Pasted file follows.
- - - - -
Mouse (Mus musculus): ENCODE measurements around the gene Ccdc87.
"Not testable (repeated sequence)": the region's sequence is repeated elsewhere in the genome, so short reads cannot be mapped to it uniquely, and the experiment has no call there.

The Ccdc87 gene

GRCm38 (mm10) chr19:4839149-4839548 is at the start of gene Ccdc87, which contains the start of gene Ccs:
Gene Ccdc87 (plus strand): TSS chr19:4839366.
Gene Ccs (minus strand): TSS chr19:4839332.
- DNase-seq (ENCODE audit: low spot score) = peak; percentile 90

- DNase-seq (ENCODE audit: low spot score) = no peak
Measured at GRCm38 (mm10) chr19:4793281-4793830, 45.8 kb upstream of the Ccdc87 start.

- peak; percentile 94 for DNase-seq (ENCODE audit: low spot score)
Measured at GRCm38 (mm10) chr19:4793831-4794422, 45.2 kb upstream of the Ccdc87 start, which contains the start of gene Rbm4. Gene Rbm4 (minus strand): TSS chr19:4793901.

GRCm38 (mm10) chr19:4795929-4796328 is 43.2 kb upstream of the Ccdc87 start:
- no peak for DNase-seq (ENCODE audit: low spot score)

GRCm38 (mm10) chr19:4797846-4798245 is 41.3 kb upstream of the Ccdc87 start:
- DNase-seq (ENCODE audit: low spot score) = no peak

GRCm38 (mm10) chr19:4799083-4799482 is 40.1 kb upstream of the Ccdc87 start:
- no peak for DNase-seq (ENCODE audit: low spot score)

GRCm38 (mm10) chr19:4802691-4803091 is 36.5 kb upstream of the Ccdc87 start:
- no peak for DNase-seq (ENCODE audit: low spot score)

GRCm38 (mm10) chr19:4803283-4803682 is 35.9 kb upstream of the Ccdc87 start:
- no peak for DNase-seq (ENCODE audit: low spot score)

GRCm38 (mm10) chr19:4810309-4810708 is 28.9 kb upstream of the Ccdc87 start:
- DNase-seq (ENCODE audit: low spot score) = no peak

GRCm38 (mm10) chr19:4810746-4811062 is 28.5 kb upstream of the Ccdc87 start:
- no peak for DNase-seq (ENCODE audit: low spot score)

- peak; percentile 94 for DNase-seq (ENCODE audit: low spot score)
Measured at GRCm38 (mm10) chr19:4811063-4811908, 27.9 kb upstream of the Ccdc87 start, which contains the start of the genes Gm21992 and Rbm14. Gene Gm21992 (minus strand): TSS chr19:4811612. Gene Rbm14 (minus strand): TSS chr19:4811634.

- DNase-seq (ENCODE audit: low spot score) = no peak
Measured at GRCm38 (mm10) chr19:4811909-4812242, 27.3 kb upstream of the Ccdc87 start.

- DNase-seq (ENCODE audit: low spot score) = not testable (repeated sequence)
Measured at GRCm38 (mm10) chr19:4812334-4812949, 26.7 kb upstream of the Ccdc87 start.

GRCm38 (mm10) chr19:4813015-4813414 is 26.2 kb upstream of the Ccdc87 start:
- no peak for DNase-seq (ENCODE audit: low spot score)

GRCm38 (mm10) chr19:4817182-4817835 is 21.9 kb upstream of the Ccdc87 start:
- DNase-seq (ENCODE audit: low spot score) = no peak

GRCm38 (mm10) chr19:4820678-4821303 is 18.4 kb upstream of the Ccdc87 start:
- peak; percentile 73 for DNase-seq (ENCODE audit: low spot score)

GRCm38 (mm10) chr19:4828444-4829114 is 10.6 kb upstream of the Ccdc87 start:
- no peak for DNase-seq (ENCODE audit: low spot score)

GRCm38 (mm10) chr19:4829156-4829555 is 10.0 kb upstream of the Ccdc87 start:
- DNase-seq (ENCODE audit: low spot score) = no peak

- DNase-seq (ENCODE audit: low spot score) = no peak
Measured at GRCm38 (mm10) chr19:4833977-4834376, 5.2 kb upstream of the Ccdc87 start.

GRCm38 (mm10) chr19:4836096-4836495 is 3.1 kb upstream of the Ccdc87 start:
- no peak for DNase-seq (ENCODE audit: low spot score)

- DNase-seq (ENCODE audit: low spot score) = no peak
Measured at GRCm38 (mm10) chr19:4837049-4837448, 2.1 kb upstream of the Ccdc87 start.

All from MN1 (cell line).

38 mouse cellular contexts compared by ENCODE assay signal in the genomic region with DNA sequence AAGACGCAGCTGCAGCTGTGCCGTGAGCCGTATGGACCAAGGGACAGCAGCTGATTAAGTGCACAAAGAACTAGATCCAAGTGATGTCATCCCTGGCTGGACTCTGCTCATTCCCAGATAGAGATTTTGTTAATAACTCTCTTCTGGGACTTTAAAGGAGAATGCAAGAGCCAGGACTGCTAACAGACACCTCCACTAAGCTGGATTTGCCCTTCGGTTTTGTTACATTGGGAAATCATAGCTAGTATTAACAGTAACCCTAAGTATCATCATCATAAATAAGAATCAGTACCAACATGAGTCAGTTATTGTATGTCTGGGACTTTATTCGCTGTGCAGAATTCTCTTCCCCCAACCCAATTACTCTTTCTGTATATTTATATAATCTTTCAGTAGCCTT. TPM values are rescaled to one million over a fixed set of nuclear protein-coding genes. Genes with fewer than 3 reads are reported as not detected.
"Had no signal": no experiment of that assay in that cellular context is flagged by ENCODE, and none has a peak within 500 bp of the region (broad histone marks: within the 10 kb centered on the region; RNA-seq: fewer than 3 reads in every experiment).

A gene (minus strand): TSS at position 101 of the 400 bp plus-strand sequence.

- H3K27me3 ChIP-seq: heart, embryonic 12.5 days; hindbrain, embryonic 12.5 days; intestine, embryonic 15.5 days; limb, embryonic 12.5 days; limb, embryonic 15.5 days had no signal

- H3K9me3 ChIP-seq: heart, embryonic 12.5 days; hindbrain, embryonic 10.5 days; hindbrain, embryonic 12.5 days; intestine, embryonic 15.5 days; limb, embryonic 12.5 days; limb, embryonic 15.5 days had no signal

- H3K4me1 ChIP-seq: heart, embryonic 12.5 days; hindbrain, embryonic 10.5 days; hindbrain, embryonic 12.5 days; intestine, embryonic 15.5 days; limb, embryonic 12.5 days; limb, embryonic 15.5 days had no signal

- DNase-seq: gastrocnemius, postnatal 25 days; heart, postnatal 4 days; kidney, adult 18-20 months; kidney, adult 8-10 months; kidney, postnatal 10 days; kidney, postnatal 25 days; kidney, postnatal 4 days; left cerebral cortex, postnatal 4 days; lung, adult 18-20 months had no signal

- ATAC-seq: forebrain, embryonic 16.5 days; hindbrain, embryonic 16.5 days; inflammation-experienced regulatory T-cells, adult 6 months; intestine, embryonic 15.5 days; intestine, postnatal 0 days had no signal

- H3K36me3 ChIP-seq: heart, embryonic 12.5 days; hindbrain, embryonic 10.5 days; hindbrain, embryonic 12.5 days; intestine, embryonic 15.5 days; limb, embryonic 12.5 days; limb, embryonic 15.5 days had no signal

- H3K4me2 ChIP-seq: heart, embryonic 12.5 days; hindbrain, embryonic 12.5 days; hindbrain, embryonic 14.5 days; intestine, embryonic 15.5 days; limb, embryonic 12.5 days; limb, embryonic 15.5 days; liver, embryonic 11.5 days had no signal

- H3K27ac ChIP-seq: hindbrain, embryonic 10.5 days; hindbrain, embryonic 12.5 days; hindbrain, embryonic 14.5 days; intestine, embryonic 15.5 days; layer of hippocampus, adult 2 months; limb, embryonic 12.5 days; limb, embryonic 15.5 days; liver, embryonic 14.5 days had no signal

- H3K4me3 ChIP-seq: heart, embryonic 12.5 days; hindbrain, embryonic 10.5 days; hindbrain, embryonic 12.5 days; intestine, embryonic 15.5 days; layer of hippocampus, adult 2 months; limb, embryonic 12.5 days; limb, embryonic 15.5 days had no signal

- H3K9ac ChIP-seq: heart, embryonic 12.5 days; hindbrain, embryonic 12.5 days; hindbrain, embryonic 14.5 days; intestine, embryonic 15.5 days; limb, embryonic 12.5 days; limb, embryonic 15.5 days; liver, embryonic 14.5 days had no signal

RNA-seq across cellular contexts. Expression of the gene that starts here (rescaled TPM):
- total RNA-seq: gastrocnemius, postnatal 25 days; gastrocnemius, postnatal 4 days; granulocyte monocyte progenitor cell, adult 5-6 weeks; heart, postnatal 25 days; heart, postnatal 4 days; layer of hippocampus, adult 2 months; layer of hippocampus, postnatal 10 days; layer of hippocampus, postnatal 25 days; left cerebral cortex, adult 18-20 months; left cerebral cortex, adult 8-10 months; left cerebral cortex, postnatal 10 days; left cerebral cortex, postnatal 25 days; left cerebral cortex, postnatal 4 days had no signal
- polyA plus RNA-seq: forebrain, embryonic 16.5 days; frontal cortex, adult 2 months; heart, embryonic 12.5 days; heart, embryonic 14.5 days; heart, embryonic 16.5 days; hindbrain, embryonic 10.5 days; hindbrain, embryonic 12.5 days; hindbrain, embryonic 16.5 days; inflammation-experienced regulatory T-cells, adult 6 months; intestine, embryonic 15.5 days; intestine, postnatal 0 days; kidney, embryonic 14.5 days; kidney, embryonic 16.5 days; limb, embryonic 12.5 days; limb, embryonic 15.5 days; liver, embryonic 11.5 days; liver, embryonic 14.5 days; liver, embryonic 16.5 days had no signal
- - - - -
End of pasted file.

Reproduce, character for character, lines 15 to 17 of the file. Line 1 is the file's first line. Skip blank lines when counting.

- DNase-seq (ENCODE audit: low spot score) = no peak

GRCm38 (mm10) chr19:4799083-4799482 is 40.1 kb upstream of the Ccdc87 start:
- no peak for DNase-seq (ENCODE audit: low spot score)